Close this search box.

Despite doubling online sales, Sainsbury’s COVID costs see profits fall 39%

Sainsbury's:new dawn post COVID?

Despite online sales going from 8% to 17% of total grocery and with Argos digital sales up 68%, Sainsbury’s has posted a 39% drop in underlying profits for 2020/21.

Strong food sales have been outweighed by the costs of rapidly adapting to being COVID-safe. Grocery sales rose 7.8% and general merchandise sales increased 8.3%, however the company said it incurred an extra £485m in costs due to the COVID-19 crisis. The retailer also declined business rates relief offered by the government, which was worth about £410m.

On a more positive note, the retailer has grown online groceries to 17% of total sales and has gained some market share in the fiercely competitive online grocery sector. Argos has also continued its transformation to offering a wider range and better delivery, which as seen its online sales rise 68%. The retailer has also improved the reach of Habitat, making it the retailers leading furniture and homeware brand.

As a result, Sainsbury’s says that it still expected underlying pre-tax profit in the 2021/22 year to rise and is comfortable with analysts’ consensus forecasts of around £620m.

Simon Roberts, CEO, says: “This year’s financial results have been heavily influenced by the pandemic. Food and Argos sales are significantly higher, but the cost of keeping colleagues and customers safe during the pandemic has been high.”

Roberts stresses that the company has a “bold three year plan” to put food back at the heart of the company and that work is already underway.

“We have accelerated our digital transformation this year as we focus on servicing customers however they want to shop with us. We have more than doubled online grocery sales and have done this while improving profitability,” he says. “Argos digital sales grew almost 70% and our Argos transformation plan is on track to improve customer availability while reducing costs.”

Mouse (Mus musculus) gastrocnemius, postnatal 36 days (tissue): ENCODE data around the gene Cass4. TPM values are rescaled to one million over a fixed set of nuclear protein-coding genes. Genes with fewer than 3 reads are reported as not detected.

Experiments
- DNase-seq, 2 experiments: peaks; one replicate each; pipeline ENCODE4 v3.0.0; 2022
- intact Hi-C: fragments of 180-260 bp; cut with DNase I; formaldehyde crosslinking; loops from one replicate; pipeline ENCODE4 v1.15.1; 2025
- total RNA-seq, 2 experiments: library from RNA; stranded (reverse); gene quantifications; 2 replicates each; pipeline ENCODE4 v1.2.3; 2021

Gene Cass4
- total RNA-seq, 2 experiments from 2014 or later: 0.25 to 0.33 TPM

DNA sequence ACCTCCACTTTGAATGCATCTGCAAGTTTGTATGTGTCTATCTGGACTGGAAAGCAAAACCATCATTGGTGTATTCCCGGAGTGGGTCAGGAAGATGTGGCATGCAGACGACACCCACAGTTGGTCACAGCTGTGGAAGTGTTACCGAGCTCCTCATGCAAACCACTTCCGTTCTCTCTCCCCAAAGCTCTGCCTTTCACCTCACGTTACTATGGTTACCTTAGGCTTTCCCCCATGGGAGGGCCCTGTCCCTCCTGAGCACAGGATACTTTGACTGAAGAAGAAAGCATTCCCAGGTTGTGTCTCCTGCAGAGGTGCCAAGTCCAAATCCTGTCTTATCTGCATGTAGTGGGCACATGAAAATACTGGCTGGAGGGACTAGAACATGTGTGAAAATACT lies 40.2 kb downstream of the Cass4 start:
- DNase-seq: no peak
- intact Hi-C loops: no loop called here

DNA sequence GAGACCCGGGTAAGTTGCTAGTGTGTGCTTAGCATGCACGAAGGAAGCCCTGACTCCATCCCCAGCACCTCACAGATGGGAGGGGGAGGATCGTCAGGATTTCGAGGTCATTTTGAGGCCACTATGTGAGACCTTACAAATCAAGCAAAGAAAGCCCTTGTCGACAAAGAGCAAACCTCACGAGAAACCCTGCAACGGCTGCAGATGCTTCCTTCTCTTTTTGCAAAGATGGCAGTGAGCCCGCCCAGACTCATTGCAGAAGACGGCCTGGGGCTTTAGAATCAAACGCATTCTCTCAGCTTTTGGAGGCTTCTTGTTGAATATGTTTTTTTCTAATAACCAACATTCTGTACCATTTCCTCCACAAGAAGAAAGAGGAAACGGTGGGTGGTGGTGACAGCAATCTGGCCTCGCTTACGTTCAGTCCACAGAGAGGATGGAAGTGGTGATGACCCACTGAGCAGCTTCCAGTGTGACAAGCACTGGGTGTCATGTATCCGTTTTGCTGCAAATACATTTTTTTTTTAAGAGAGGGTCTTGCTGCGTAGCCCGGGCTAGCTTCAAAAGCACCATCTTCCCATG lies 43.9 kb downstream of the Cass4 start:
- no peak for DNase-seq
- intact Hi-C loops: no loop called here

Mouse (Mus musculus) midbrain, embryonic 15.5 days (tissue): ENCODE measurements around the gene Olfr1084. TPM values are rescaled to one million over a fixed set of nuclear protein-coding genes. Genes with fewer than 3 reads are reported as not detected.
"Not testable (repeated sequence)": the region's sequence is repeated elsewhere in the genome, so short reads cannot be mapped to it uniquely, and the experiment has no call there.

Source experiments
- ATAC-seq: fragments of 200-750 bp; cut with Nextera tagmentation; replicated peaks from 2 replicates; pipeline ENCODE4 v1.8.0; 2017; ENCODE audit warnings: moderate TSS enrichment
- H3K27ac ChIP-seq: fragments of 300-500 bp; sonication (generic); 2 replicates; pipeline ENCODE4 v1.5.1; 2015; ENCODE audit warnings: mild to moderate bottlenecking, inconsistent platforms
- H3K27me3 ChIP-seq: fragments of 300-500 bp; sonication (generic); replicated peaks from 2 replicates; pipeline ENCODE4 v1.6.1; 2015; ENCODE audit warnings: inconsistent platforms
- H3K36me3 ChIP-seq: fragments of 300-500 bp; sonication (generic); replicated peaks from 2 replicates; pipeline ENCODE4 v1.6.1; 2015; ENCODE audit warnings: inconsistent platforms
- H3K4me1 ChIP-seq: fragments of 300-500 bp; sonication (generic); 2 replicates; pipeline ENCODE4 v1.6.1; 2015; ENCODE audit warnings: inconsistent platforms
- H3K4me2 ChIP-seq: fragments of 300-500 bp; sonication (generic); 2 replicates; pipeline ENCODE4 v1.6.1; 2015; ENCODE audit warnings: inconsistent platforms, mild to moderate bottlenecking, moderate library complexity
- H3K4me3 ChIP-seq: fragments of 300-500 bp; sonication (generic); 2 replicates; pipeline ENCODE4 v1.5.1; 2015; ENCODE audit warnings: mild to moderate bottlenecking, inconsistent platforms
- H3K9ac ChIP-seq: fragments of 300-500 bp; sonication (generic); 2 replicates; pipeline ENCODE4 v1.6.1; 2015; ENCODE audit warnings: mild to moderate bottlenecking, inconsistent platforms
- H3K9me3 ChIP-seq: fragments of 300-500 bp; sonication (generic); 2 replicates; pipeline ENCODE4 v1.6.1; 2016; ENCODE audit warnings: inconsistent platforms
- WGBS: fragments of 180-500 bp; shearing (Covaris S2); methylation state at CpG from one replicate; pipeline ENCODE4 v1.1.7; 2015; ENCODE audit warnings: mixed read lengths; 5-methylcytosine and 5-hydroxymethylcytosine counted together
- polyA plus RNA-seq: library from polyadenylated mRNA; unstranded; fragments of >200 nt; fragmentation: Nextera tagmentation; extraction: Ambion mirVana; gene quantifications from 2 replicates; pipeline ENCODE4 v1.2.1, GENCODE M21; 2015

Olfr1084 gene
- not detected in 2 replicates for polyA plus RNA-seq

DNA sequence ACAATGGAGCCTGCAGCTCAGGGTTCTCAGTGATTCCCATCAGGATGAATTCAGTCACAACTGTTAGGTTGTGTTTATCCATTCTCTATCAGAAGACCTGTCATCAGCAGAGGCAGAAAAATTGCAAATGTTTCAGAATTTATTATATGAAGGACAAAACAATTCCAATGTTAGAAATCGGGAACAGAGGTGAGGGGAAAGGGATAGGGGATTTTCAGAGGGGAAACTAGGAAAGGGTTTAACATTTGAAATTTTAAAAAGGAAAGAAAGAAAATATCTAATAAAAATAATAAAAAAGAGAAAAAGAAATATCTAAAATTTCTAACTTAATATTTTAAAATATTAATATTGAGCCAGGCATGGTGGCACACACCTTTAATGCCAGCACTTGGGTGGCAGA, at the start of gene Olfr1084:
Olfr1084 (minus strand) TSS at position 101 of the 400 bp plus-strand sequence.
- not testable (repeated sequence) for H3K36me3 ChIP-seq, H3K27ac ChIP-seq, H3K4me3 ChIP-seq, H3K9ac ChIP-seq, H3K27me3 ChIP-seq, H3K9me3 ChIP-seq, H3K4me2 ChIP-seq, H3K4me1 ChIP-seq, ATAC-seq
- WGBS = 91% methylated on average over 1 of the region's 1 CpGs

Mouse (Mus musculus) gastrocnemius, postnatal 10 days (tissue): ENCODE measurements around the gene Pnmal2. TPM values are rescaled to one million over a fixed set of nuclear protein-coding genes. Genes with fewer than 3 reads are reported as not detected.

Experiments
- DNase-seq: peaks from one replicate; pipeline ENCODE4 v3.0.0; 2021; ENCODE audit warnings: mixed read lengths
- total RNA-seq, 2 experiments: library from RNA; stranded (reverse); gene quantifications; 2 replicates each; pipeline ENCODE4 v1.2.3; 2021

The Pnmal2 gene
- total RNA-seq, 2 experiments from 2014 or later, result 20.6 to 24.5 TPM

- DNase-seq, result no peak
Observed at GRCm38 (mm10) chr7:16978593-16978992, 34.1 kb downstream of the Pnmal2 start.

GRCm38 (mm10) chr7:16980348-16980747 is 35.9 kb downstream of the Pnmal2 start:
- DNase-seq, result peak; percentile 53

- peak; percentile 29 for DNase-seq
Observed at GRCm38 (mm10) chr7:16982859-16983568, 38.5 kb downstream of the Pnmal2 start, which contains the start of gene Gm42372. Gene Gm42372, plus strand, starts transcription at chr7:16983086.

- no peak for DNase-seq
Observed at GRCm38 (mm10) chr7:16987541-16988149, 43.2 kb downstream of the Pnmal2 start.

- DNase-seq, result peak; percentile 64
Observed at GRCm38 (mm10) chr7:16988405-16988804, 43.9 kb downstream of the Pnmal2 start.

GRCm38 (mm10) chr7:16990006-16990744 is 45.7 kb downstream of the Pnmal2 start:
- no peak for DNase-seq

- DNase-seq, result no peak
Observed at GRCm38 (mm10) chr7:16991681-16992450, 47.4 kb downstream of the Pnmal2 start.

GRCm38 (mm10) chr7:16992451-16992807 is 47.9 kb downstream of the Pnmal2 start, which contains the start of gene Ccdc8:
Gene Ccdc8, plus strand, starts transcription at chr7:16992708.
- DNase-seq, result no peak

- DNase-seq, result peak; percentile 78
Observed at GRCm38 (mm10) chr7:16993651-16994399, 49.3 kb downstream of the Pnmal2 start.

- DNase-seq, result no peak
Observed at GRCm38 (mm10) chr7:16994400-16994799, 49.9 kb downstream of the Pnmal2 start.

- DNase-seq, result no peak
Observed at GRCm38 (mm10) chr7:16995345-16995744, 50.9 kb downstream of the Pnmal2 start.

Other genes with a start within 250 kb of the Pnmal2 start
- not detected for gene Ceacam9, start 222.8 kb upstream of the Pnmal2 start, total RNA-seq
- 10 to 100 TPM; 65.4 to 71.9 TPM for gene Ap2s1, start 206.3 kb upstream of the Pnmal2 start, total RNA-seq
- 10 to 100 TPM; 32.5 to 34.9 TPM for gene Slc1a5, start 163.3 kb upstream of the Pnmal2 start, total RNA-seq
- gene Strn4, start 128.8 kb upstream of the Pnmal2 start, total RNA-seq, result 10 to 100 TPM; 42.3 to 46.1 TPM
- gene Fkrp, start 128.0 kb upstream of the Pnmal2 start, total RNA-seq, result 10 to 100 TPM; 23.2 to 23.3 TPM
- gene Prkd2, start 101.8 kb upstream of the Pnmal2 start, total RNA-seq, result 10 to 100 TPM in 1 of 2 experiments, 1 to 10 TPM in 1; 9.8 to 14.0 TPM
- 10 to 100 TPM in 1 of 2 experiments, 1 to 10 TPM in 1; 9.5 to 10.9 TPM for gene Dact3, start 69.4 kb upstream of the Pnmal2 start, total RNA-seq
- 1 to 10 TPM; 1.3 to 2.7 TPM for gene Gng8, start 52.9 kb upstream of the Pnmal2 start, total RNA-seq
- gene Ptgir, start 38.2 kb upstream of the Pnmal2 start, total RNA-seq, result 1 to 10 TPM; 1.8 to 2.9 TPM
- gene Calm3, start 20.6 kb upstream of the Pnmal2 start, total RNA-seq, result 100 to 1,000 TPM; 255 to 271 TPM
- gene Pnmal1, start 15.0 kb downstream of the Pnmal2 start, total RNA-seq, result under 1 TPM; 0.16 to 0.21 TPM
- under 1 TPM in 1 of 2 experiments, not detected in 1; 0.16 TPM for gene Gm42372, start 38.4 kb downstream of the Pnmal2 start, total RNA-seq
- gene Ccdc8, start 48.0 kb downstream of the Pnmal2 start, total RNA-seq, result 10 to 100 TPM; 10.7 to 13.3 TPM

The experts weigh in

James Andrews, personal finance expert at, comments: “While supermarkets have been seen as among the winners of the pandemic – it’s not been without cost. Sainsbury’s profit hit shows just how much they’ve spent on Covid safety, up to £485 million, as well as the restructuring of Argos.

“It’s also shown how fast the move to online ordering has accelerated – with part of that £485 million spent on new slots and capacity added. “

He continues: “The outlook statement shows that this isn’t a flash in the pan, with extra capacity here for the long term and deals signed with the likes of Deliveroo not going away any time soon. However, Argos’s sales rising by 11% shows it’s restructure is one positive to come from the last quarter for Sainsburys.”

Andrews concludes: “With fuel sales expected to be on the rise again too, we can expect continued strong performance – but competition from the likes of Aldi and Lidl hasn’t gone away. The following year for the industry will definitely be one to watch to see how the company reacts to society opening up, as well as how effective new price matching schemes will be.” 

Neil Shah, Director of Research at Edison Group, adds:  The company maintains an optimistic outlook, and investors should take confidence that the group anticipates increased underlying profit before tax in the upcoming financial year to align with forecasts of approximately £620million, as well expecting to reduce net debt by at least £950million by March 2023. Although the economic outlook remains uncertain, the easing of lockdown is set to benefit supermarkets as footfall will return to stores, whilst permitted travel should the drive fuel sales that have been sorely lacking.”

Read More

Register for Newsletter

Group 4 Copy 3Created with Sketch.

Receive 3 newsletters per week

Group 3Created with Sketch.

Gain access to all Top500 research

Group 4Created with Sketch.

Personalise your experience on